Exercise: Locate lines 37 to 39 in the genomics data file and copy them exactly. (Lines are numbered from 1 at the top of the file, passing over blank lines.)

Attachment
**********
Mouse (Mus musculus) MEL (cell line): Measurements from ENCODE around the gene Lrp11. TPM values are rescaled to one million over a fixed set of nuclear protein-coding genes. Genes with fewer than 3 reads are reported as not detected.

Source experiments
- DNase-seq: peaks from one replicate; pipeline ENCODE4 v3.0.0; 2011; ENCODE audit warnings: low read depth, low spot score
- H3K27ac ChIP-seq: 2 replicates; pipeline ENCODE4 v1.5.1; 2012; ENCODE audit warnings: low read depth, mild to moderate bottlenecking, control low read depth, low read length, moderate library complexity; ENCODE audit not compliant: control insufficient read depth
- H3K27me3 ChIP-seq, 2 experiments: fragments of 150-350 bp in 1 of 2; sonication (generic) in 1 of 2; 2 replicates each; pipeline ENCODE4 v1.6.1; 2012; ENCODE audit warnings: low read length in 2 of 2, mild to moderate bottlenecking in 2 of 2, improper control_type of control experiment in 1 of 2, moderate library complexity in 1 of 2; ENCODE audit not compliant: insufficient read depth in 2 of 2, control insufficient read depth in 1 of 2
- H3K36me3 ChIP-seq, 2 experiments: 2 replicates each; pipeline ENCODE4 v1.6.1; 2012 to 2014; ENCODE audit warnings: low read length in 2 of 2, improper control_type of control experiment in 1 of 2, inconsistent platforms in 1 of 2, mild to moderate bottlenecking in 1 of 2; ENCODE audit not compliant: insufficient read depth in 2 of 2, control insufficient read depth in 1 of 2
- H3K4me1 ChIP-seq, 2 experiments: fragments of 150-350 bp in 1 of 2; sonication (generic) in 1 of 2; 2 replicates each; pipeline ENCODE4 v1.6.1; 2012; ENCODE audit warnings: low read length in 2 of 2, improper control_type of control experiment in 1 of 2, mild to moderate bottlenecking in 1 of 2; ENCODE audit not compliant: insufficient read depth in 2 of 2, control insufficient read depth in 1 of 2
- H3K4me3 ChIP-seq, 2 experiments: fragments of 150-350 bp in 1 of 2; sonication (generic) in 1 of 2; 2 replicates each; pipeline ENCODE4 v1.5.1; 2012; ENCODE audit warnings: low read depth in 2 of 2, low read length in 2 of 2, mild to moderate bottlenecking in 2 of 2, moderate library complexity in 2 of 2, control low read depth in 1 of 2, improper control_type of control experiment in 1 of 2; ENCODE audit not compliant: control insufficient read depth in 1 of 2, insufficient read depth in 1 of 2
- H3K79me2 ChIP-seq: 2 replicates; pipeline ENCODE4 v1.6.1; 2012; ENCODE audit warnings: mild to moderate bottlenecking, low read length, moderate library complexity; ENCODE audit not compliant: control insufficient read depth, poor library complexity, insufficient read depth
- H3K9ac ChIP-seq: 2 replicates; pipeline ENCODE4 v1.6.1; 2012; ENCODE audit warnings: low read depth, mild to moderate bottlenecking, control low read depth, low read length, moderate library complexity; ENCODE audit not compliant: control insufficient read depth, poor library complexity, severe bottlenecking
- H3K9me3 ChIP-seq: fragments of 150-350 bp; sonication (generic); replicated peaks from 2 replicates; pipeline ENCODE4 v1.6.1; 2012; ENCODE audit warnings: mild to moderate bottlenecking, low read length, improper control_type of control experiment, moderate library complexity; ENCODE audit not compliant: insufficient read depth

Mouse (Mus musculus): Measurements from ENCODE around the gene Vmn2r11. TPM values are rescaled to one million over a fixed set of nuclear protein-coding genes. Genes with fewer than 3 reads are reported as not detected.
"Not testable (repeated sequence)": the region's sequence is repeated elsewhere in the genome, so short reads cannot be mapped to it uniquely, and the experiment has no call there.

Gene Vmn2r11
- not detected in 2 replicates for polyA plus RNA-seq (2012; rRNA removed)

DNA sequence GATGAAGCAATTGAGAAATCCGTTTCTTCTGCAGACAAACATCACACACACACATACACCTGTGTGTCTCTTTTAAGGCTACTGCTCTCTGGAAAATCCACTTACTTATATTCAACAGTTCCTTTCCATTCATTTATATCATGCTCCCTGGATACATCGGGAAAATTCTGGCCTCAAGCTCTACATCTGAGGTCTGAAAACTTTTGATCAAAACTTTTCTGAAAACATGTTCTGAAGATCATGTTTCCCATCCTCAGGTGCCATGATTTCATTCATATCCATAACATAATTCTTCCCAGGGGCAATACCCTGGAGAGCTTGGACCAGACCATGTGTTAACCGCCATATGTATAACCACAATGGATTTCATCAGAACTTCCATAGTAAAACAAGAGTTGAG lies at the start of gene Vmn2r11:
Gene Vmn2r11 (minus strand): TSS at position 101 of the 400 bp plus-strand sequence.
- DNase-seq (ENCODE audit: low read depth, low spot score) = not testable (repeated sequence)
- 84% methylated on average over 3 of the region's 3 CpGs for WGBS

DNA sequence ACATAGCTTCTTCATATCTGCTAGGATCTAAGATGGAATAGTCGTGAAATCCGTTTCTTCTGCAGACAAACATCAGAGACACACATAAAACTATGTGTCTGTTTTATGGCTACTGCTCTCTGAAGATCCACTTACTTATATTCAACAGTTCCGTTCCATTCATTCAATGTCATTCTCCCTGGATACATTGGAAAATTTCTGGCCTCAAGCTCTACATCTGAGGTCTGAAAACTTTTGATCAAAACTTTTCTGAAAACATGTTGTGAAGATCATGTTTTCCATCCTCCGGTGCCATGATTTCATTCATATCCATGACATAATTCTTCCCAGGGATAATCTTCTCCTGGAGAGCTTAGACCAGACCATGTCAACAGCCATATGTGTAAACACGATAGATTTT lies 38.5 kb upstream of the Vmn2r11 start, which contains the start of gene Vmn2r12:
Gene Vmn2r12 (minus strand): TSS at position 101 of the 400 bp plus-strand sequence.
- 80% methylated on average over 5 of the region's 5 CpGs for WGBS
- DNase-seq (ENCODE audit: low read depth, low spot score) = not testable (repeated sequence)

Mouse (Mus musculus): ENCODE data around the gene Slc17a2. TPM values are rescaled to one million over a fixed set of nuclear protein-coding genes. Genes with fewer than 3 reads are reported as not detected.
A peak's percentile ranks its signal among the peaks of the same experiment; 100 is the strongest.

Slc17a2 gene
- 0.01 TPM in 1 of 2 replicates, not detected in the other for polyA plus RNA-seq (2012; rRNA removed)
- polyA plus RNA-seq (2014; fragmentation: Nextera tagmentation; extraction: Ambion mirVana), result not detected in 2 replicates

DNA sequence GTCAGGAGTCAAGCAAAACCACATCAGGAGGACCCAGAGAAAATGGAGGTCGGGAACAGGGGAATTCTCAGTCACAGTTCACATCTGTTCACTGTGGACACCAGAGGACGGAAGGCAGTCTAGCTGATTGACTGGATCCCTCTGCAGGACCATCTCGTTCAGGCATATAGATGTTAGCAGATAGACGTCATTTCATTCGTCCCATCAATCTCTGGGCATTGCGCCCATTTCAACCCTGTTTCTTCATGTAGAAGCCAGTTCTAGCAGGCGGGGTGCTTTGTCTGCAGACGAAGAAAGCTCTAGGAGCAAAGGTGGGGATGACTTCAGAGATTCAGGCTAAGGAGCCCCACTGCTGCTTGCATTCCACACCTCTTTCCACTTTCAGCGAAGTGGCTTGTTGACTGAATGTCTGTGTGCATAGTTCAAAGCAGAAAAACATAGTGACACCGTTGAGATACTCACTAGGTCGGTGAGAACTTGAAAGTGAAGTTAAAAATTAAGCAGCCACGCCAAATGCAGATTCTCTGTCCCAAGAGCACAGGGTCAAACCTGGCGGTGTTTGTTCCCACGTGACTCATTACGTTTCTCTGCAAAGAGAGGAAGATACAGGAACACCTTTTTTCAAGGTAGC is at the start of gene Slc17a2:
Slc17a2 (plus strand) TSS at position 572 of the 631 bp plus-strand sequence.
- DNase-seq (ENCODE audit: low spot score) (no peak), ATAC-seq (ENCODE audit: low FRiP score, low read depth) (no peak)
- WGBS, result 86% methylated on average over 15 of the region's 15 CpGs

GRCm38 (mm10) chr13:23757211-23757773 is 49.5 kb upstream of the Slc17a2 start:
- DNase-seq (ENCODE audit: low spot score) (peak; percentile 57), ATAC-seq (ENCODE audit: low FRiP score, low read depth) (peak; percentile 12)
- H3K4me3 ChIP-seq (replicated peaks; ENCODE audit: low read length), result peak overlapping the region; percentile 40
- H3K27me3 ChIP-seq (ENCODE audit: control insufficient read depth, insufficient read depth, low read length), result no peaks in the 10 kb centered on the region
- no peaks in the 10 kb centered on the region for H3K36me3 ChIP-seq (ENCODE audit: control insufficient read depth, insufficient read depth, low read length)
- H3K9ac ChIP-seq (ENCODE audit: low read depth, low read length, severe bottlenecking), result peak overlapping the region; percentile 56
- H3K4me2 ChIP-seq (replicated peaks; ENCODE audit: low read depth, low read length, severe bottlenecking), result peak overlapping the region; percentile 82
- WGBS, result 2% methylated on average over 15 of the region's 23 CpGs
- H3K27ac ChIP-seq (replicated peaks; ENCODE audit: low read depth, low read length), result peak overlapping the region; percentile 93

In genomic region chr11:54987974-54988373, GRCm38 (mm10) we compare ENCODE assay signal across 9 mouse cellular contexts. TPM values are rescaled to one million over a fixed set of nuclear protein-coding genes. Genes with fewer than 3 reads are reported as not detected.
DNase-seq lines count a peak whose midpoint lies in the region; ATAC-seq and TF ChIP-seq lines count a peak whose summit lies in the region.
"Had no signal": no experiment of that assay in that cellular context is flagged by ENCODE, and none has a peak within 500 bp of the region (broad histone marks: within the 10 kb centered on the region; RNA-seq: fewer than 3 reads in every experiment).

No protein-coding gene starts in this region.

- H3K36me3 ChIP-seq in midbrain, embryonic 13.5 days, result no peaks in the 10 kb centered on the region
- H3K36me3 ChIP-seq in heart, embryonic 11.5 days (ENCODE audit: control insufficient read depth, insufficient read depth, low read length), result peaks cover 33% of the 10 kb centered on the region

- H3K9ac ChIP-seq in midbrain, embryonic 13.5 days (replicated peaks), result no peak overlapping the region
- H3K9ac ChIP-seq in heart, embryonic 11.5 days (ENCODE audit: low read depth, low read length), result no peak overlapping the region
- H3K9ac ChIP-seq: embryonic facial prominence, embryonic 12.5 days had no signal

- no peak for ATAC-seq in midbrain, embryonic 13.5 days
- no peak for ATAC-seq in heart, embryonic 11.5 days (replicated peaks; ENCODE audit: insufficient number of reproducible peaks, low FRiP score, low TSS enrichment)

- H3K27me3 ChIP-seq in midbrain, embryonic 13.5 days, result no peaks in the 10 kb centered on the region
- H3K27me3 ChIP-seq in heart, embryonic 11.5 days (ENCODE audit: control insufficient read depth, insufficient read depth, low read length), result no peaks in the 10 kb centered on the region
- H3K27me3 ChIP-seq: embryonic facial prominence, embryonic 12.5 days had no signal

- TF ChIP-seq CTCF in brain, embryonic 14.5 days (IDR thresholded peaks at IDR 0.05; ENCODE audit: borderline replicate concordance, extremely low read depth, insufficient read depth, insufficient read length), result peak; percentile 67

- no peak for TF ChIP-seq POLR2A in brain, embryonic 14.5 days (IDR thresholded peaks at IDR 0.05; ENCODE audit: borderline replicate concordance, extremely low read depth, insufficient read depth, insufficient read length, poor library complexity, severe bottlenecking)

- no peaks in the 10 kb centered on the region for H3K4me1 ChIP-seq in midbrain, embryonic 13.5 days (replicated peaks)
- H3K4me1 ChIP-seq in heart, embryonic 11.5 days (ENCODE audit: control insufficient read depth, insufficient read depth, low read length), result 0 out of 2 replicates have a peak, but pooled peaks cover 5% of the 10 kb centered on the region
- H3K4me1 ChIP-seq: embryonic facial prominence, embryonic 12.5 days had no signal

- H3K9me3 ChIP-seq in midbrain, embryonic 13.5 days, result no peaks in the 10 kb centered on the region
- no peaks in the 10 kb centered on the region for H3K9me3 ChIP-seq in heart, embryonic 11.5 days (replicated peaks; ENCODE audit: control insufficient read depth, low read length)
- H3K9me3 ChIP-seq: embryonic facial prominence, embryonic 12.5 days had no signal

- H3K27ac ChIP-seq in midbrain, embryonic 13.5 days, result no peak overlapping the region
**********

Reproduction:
- no peaks in the 10 kb centered on the region for H3K36me3 ChIP-seq (ENCODE audit: control insufficient read depth, insufficient read depth, low read length)
- H3K9ac ChIP-seq (ENCODE audit: low read depth, low read length, severe bottlenecking), result peak overlapping the region; percentile 56
- H3K4me2 ChIP-seq (replicated peaks; ENCODE audit: low read depth, low read length, severe bottlenecking), result peak overlapping the region; percentile 82